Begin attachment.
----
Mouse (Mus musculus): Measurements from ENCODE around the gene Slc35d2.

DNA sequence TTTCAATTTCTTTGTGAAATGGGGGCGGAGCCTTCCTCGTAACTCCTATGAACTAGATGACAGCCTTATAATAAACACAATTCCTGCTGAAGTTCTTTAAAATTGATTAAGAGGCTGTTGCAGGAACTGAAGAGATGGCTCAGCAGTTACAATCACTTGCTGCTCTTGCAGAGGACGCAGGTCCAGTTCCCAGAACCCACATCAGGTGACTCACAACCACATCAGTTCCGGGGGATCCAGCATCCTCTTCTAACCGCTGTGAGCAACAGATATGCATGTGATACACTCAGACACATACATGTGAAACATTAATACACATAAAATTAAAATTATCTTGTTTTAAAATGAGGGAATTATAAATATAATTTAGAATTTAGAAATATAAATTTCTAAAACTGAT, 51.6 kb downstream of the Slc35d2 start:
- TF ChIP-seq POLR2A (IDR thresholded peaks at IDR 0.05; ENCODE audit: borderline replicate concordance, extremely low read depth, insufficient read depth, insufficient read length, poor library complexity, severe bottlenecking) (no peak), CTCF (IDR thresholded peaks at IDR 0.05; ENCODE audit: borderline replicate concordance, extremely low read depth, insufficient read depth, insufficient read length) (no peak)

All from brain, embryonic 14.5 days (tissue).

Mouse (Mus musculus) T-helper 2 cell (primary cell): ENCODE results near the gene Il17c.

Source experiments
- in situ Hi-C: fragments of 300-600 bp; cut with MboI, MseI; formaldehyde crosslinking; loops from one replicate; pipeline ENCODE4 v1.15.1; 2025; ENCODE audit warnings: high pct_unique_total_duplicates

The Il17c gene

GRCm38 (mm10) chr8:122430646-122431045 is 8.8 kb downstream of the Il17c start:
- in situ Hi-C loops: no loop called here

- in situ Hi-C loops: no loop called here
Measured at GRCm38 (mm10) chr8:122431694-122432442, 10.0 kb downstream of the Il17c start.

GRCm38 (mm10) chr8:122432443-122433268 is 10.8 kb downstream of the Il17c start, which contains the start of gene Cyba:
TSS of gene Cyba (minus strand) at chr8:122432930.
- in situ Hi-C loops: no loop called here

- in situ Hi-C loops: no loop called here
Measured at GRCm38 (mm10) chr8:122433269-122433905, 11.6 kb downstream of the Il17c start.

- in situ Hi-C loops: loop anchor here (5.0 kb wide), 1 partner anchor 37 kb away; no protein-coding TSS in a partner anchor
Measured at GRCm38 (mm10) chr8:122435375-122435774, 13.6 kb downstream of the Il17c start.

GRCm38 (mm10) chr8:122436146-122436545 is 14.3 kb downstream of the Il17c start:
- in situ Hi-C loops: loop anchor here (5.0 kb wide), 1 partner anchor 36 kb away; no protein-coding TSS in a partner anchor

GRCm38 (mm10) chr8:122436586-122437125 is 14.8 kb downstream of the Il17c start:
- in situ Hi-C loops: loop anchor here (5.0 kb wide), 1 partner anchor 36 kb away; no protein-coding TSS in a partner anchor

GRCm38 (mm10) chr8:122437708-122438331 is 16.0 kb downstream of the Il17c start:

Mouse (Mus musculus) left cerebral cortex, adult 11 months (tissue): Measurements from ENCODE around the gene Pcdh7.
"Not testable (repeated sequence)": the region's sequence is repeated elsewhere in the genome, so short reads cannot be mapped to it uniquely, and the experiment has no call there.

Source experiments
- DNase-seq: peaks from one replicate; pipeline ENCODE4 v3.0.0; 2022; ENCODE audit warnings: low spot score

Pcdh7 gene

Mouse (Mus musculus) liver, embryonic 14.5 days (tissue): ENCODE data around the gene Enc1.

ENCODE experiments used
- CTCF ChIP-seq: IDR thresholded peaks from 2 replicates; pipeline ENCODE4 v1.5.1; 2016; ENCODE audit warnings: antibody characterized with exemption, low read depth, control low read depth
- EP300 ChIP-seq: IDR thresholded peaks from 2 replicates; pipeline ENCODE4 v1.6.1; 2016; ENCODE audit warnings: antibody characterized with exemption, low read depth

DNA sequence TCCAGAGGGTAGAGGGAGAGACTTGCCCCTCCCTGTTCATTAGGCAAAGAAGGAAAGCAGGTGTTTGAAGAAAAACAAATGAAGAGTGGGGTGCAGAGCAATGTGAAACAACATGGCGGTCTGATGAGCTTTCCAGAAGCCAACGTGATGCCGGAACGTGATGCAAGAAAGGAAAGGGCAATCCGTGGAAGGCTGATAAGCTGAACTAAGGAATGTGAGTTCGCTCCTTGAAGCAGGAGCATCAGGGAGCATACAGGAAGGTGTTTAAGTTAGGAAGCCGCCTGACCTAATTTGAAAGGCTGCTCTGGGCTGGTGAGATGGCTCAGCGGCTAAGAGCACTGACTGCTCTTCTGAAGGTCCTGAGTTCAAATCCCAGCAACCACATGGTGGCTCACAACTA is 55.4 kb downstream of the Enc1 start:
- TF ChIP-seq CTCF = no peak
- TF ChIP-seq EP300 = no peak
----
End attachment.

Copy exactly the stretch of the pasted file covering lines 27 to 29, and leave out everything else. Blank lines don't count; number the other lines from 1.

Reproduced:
Source experiments
- DNase-seq: peaks from one replicate; pipeline ENCODE4 v3.0.0; 2022; ENCODE audit warnings: low spot score

Pcdh7 gene